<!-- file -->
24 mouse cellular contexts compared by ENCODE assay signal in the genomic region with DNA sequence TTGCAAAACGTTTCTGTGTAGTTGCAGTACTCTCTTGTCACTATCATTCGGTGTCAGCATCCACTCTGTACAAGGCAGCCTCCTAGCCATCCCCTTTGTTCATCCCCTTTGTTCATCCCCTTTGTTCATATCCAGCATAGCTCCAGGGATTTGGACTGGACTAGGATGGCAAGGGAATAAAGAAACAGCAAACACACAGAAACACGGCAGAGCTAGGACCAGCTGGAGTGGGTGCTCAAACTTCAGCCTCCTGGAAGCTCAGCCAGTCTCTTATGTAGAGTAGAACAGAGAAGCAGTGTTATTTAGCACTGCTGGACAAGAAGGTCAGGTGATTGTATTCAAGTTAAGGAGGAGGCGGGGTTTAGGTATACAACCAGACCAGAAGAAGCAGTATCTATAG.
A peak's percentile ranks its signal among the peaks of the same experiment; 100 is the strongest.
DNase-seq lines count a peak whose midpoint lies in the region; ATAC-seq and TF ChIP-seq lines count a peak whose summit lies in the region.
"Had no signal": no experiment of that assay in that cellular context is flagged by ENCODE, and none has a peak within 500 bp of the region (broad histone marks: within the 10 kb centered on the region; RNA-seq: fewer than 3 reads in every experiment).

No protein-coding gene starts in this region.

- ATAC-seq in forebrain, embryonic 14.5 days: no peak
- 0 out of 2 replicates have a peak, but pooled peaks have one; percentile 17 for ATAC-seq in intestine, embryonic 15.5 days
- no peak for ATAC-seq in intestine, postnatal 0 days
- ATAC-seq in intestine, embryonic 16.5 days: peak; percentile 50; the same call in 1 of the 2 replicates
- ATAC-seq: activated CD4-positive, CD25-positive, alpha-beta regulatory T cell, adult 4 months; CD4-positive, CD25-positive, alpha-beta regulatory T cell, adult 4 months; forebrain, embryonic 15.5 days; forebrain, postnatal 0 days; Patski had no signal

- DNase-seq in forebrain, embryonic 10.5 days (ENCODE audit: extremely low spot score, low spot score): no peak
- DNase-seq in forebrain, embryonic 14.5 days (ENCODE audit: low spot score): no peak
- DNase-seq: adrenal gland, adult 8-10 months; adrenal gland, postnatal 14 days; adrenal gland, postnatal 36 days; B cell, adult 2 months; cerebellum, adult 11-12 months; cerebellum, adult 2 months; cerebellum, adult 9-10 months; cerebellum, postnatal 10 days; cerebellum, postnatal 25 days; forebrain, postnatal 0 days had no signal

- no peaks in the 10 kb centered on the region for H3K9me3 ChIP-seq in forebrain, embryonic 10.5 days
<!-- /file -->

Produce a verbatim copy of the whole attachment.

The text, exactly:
24 mouse cellular contexts compared by ENCODE assay signal in the genomic region with DNA sequence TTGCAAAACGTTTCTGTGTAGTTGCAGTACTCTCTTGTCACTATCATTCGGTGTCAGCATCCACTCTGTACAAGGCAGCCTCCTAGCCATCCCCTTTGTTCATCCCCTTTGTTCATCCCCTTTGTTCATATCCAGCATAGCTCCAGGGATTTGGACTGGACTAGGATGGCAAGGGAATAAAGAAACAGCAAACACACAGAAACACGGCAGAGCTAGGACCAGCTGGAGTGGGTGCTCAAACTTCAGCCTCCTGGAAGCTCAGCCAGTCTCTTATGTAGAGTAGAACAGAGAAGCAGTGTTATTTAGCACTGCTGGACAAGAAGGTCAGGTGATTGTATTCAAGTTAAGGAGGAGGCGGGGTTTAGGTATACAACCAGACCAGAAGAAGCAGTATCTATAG.
A peak's percentile ranks its signal among the peaks of the same experiment; 100 is the strongest.
DNase-seq lines count a peak whose midpoint lies in the region; ATAC-seq and TF ChIP-seq lines count a peak whose summit lies in the region.
"Had no signal": no experiment of that assay in that cellular context is flagged by ENCODE, and none has a peak within 500 bp of the region (broad histone marks: within the 10 kb centered on the region; RNA-seq: fewer than 3 reads in every experiment).

No protein-coding gene starts in this region.

- ATAC-seq in forebrain, embryonic 14.5 days: no peak
- 0 out of 2 replicates have a peak, but pooled peaks have one; percentile 17 for ATAC-seq in intestine, embryonic 15.5 days
- no peak for ATAC-seq in intestine, postnatal 0 days
- ATAC-seq in intestine, embryonic 16.5 days: peak; percentile 50; the same call in 1 of the 2 replicates
- ATAC-seq: activated CD4-positive, CD25-positive, alpha-beta regulatory T cell, adult 4 months; CD4-positive, CD25-positive, alpha-beta regulatory T cell, adult 4 months; forebrain, embryonic 15.5 days; forebrain, postnatal 0 days; Patski had no signal

- DNase-seq in forebrain, embryonic 10.5 days (ENCODE audit: extremely low spot score, low spot score): no peak
- DNase-seq in forebrain, embryonic 14.5 days (ENCODE audit: low spot score): no peak
- DNase-seq: adrenal gland, adult 8-10 months; adrenal gland, postnatal 14 days; adrenal gland, postnatal 36 days; B cell, adult 2 months; cerebellum, adult 11-12 months; cerebellum, adult 2 months; cerebellum, adult 9-10 months; cerebellum, postnatal 10 days; cerebellum, postnatal 25 days; forebrain, postnatal 0 days had no signal

- no peaks in the 10 kb centered on the region for H3K9me3 ChIP-seq in forebrain, embryonic 10.5 days